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Taking emoji art to the next level

Navigating the post-ironic art world with Isaiah Toothtaker's all-emoji art book

Last week, Tucson’s resident polymathic indie rapper/tattoo artist and shop owner Isaiah Toothtaker turned his talents to digital art with an all-emoji art book. THAT’S NOT RELEVANT takes the culture’s current cryptographic obsession out of the iPhone and into the physical realm – the book, out from Toothtaker’s local and badass Spork Press, uses imagery from both pop and underground cultures (though the two are increasingly intermingled anyway) in a post-ironic interpretation of the way we communicate now. We caught up with the Arizona-based (God) artist over email to talk about his work and what emojis can say that words can’t.

Where did the idea for the THAT'S NOT RELEVANT project come from?

Isaiah Toothtaker: I was working on an emoji project for a larger client and developing specific keywords and characterizations of sorts, so I was already working on the idea and theme. After the project's process of elimination, there was a lot of rejected imagery and symbolism I really fucked with and still wanted to present in some way. I hollered at Spork Press to possibly publish my shit, they were down, so boom. I've been watching what Spork Press has been doing for a while and have big respect for everything they've set up, so I knew they would be the proper team to handle this release. Although the imagery is in book form, I think it's still clear the aesthetic is intended to communicate more literally, in the dialect of today's technology.

Have you done graphic/digital work like this before?

Isaiah Toothtaker: I've never really worked directly in digital media, like Illustrator or in vector; beyond tattooing it's been mostly watercolor or ink – aside from video work I guess – but I have daily contact with icons and similar symbolism, whether it's on restroom doors or street signs or, obviously, utilizing emoji in conversation – constantly influenced by it all. Although I haven't hyper-analyzed the relation about all this type of art and its connection to the others, it might be intended to make a statement or invoke reaction or cause curiosity, but idk really. I picked these designs for the book because they resonated with me the most or for the longest. 

“I think what's garish to some is costume to others, but overall being hyper-serious about anything isn't healthy. I just do what I do and it does what it does.” – Isaiah Toothtaker

How do you see your work with visual art/tattoos (do you consider them the same?) relating to your music? 

Isaiah Toothtaker: All that shit's the same, interchangeable and beneficial to one another as I learn more and do more. I might get a tattoo or do a tattoo of something that's a reference to culture or [something that] originated in rap. Most things are crafted from my experiences. Maybe I paint something that was inspired by music since it's such a big part of my life. All the visual art relates to music in the same sense of framing ideas and bringing concepts into fruition; I usually shape both until I feel completely expressed. I don't have a formula with any type of art I make; I try to allow the process to be natural or organic and develop with as little inhibition as possible. It's very much hand-in-hand for me.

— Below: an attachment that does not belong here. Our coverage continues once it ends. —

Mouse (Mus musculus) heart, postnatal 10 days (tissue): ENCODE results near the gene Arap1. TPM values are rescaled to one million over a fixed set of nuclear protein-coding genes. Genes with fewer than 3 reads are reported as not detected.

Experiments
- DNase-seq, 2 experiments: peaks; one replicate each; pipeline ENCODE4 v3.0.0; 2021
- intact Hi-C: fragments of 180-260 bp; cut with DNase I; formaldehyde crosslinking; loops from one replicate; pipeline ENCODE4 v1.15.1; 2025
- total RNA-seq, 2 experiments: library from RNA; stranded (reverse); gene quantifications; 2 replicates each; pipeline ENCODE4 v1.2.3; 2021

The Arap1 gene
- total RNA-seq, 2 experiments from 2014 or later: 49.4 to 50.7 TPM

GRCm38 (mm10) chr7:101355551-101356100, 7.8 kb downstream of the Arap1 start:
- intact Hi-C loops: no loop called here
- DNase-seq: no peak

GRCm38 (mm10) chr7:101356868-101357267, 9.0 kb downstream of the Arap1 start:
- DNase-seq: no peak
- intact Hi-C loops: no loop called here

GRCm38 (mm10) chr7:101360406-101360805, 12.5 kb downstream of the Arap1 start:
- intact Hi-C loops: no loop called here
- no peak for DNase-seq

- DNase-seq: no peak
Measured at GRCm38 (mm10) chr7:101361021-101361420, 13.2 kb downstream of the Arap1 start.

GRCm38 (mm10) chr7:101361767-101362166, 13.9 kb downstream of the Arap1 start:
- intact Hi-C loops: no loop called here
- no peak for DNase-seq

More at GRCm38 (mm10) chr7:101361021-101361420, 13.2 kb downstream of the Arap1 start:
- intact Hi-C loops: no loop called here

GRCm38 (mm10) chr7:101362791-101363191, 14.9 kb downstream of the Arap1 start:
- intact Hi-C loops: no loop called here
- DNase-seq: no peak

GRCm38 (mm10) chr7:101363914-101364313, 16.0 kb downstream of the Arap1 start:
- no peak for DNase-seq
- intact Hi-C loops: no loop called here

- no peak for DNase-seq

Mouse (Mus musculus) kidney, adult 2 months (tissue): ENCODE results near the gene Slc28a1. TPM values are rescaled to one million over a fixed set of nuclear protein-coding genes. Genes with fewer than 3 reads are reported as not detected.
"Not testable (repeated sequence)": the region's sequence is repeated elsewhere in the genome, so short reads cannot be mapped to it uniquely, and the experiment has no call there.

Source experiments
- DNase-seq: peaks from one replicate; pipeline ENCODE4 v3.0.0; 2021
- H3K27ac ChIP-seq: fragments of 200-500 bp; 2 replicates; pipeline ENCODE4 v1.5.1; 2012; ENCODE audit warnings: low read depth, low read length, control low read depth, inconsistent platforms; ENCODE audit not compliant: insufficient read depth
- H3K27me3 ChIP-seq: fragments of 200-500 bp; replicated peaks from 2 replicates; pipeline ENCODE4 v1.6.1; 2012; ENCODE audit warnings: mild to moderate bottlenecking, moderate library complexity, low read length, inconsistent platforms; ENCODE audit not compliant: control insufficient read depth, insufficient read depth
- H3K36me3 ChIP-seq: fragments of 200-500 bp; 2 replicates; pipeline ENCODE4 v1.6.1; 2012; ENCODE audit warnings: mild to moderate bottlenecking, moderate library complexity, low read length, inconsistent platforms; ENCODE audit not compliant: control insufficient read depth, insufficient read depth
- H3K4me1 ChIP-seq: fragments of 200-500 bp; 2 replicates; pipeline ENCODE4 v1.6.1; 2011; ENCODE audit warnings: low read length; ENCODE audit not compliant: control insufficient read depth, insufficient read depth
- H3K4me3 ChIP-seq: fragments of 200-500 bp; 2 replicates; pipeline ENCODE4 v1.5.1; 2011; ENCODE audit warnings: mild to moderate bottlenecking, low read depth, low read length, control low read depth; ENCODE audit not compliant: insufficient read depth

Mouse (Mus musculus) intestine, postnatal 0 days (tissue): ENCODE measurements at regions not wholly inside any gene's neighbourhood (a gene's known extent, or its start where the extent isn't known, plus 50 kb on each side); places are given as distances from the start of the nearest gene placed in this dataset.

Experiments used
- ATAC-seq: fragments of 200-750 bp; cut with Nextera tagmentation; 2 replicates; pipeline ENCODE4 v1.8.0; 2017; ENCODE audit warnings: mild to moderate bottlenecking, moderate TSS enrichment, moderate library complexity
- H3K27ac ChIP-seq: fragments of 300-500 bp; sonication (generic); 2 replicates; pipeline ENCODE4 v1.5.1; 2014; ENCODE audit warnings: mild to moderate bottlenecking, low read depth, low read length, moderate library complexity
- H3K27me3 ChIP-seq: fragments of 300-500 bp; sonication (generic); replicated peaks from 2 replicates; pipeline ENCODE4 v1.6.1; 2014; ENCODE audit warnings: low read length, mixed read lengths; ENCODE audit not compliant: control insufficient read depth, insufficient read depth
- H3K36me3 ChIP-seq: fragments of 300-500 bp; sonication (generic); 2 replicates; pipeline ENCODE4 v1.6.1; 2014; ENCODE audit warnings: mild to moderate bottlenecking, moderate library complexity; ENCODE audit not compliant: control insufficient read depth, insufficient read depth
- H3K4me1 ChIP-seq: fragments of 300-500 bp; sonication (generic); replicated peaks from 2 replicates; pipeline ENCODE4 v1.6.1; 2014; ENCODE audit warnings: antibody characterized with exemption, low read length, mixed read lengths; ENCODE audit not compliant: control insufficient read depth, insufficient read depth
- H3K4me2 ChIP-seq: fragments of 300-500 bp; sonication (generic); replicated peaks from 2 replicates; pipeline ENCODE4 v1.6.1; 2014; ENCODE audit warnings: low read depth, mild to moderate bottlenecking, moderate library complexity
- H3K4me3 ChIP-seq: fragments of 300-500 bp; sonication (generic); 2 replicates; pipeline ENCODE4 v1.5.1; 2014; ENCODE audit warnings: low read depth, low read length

The book seems really self-referential/at least partially ironic (but not totally), which is how a lot of people use emojis – so I guess it feels more like you're putting a personal spin on the irony rather than making it more or less ironic. Does that sound at all accurate? 

Isaiah Toothtaker: I can't be nobody but me, man. Most def with some jest or slight humor but I'm not really being ironic. I'm not into mockery and haven't ever used that sort of position when creating any work. I guess I primarily use irony in response, so emojis being in regular dialogue they get applied in ways, sure. I didn't mean for the book or my designs to only be ironic, but I definitely don't have any issue with how people perceive my work or how they interpret my art, music or visual.

What's your take on the popularity of emoji? That sounds like a fucking ridiculous question in some ways, but they're such a cultural obsession, and I think they're interesting because they take that sense of at-least-partial irony across a lot of classes/social groups. That kind of ironic self-awareness layered on top of good, old-fashioned art/music seems present in your music as well; I'm thinking of the "La Mer" video?

Isaiah Toothtaker: I think it's typical of communication to grow or change whatever the language is, so this book is more on the trajectory of using symbolism or icons as technology’s slang, emojis maybe being in the dialect of technology. Idk. I really enjoy communication through iconography – how it's more universal than lettering. You don't need to translate the fire symbol – you know it's fire – maybe that's why emoji is popular, because it's so practical. There's only a few emojis that confuse people in their meaning, like the praying hands being mistaken for a high five.

I mean, I was going to ask you, "What if I did this whole interview in emoji." It's deadpan and absurd, but it's only half-joking; it also has a genuine aspect of "That could actually be a possibility, that's not totally a joke" about it. Do you know what I mean, or do you think that's completely off-base? 

Isaiah Toothtaker: I'm not against an emoji-only Q&A, but these questions are a bit more complex or specific – maybe it wouldn't be as effective, or maybe it would usher in more of that practice. I think what's garish to some is costume to others, but overall being hyper-serious about anything isn't healthy. I just do what I do and it does what it does.